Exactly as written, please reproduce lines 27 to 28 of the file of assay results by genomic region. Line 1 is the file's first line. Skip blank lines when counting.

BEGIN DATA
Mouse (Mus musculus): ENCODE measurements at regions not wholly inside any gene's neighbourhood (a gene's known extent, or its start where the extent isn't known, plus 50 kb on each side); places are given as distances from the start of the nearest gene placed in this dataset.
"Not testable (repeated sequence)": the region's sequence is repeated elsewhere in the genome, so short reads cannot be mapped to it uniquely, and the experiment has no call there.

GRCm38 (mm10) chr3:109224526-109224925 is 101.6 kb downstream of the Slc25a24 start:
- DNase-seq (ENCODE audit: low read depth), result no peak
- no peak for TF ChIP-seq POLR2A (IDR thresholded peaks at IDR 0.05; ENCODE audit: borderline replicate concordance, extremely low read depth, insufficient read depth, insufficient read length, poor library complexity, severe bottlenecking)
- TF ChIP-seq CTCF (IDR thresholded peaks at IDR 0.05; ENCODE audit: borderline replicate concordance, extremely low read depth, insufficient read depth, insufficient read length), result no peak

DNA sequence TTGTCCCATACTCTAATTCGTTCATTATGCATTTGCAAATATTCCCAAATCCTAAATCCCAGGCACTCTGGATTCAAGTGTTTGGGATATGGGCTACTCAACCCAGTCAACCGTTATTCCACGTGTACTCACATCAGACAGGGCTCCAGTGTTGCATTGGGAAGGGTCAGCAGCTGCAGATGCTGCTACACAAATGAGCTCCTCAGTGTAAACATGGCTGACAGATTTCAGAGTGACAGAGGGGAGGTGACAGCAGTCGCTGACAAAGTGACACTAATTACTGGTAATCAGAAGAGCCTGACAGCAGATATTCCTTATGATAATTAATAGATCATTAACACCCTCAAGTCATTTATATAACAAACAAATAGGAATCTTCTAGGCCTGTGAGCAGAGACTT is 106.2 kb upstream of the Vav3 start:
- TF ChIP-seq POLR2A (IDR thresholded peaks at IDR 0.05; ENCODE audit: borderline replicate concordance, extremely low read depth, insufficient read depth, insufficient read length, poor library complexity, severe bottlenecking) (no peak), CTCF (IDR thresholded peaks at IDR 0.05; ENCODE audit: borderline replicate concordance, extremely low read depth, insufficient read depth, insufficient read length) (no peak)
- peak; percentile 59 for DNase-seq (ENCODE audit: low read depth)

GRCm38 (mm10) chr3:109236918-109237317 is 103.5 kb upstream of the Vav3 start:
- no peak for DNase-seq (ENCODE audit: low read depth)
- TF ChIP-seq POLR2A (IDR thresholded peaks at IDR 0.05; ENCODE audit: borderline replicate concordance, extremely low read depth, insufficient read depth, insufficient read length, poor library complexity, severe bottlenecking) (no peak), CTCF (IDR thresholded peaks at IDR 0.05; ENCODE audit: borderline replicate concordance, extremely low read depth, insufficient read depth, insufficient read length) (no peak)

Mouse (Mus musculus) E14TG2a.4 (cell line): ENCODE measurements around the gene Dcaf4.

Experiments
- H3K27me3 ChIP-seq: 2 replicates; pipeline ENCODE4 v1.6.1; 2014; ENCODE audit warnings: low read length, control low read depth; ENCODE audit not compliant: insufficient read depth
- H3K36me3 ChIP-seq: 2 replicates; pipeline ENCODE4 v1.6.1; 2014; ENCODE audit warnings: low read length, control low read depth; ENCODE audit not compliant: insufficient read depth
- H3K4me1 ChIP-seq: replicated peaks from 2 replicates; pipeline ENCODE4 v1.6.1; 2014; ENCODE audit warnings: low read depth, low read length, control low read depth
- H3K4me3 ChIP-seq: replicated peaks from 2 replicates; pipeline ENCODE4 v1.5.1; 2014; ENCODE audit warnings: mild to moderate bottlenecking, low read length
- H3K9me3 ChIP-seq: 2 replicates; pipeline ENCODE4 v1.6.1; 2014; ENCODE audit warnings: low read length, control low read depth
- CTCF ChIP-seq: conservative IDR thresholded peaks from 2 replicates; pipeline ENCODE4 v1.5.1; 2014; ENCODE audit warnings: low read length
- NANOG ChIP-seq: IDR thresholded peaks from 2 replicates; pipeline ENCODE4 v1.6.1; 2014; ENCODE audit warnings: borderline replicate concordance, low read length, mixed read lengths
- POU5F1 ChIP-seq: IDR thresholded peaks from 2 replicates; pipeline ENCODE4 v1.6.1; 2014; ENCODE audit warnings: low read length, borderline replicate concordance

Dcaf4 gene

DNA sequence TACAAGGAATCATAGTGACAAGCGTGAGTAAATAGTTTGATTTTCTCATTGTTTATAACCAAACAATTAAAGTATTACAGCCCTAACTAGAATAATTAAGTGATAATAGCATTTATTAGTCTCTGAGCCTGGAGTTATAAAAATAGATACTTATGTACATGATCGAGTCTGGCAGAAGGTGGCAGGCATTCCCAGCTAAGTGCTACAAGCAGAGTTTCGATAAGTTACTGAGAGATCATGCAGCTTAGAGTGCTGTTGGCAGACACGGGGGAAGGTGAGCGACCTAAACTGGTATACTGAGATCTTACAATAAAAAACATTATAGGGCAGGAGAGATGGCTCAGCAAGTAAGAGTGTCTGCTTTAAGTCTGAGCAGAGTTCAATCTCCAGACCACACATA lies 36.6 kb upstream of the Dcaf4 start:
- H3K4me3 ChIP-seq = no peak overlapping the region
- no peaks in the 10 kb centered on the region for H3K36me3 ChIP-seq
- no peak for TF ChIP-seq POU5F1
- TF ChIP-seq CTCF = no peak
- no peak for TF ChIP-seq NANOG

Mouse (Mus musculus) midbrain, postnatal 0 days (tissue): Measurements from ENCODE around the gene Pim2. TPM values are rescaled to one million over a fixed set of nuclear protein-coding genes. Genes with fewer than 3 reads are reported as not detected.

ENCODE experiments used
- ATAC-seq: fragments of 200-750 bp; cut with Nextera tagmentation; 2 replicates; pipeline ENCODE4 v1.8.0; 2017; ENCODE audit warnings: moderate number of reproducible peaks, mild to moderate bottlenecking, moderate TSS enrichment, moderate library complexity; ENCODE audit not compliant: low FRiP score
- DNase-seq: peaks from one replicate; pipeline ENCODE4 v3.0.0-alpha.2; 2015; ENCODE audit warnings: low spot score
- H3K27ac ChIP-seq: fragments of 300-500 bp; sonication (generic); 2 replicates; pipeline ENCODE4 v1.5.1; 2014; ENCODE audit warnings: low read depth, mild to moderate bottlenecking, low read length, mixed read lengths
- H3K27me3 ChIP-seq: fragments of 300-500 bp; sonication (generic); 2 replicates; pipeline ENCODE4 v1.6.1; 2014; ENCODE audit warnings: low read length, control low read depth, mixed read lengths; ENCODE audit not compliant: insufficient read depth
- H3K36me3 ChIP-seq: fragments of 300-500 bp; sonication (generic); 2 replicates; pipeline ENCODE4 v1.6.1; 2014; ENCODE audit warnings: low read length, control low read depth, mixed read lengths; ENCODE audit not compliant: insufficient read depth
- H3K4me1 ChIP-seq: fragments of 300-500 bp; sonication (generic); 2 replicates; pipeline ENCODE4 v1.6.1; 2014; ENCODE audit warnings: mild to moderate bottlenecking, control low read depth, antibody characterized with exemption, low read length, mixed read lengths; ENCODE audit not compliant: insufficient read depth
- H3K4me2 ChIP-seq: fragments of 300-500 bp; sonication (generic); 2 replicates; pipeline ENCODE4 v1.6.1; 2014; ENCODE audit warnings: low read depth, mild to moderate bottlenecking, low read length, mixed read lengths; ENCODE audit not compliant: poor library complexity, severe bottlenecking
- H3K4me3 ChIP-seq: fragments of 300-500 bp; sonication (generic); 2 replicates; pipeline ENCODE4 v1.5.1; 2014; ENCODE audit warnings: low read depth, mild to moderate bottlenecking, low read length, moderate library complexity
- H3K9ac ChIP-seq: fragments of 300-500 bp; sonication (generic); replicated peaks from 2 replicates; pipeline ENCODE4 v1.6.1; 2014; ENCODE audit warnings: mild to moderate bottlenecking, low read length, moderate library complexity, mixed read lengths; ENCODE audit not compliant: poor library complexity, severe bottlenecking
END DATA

- no peak for TF ChIP-seq POU5F1
- TF ChIP-seq CTCF = no peak